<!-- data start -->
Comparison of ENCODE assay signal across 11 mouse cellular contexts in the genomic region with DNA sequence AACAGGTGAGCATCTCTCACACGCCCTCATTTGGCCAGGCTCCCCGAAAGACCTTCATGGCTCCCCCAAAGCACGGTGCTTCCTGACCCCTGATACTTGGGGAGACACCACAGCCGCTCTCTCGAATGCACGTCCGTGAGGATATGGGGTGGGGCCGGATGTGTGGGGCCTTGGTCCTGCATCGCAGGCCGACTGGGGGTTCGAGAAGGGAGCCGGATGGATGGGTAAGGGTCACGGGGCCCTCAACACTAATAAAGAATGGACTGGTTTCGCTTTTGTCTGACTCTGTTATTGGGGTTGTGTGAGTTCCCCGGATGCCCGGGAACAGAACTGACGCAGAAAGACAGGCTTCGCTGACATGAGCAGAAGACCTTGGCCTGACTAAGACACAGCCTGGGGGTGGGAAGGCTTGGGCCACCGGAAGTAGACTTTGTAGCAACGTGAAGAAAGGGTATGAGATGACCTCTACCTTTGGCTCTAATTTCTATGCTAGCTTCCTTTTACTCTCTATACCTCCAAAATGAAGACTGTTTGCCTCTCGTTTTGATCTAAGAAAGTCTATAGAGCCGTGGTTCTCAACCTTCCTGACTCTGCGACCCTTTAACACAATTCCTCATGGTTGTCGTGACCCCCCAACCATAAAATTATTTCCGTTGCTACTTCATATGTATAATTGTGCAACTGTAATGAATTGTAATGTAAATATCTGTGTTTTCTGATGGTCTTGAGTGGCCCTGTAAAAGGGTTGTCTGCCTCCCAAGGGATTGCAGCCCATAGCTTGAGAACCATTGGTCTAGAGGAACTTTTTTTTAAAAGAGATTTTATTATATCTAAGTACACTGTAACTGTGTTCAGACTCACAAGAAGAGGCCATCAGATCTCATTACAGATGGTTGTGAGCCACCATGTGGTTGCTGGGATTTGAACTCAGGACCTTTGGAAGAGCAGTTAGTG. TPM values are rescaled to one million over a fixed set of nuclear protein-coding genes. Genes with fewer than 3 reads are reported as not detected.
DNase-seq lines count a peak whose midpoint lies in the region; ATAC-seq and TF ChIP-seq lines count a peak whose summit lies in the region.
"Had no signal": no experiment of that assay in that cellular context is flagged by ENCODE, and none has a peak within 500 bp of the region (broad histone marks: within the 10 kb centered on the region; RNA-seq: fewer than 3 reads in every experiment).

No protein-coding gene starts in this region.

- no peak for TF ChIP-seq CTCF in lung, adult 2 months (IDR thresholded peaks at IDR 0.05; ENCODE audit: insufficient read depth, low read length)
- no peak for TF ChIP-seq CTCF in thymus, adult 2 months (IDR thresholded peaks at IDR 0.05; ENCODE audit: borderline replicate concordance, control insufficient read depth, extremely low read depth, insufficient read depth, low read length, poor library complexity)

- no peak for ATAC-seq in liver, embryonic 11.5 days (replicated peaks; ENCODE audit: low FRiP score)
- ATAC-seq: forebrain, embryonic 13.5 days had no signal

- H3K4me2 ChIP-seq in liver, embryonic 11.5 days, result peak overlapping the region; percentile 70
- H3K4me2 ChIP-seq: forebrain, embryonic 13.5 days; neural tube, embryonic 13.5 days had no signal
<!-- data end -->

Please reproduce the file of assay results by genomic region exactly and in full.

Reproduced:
Comparison of ENCODE assay signal across 11 mouse cellular contexts in the genomic region with DNA sequence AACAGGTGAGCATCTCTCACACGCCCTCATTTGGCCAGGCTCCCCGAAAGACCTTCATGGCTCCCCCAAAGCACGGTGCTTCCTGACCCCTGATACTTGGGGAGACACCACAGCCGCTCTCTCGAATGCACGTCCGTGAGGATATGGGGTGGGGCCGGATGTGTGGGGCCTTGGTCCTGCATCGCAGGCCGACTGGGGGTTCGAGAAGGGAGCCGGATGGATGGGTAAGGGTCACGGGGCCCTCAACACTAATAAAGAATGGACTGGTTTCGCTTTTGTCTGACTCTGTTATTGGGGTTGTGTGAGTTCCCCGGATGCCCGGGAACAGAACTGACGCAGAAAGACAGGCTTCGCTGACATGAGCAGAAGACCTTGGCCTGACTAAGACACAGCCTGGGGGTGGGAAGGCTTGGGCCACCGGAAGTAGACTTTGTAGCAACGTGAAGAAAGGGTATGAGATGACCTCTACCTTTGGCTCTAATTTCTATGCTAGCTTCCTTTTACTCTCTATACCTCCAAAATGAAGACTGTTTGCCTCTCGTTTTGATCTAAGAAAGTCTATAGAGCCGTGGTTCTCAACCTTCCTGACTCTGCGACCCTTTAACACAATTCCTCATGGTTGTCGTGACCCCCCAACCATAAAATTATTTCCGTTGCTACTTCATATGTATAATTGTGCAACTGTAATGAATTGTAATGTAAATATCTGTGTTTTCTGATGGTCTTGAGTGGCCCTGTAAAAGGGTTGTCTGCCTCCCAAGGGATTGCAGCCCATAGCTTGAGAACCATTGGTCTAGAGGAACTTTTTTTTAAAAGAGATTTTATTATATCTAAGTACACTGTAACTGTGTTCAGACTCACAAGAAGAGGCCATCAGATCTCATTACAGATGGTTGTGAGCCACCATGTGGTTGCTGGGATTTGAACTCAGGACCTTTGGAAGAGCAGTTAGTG. TPM values are rescaled to one million over a fixed set of nuclear protein-coding genes. Genes with fewer than 3 reads are reported as not detected.
DNase-seq lines count a peak whose midpoint lies in the region; ATAC-seq and TF ChIP-seq lines count a peak whose summit lies in the region.
"Had no signal": no experiment of that assay in that cellular context is flagged by ENCODE, and none has a peak within 500 bp of the region (broad histone marks: within the 10 kb centered on the region; RNA-seq: fewer than 3 reads in every experiment).

No protein-coding gene starts in this region.

- no peak for TF ChIP-seq CTCF in lung, adult 2 months (IDR thresholded peaks at IDR 0.05; ENCODE audit: insufficient read depth, low read length)
- no peak for TF ChIP-seq CTCF in thymus, adult 2 months (IDR thresholded peaks at IDR 0.05; ENCODE audit: borderline replicate concordance, control insufficient read depth, extremely low read depth, insufficient read depth, low read length, poor library complexity)

- no peak for ATAC-seq in liver, embryonic 11.5 days (replicated peaks; ENCODE audit: low FRiP score)
- ATAC-seq: forebrain, embryonic 13.5 days had no signal

- H3K4me2 ChIP-seq in liver, embryonic 11.5 days, result peak overlapping the region; percentile 70
- H3K4me2 ChIP-seq: forebrain, embryonic 13.5 days; neural tube, embryonic 13.5 days had no signal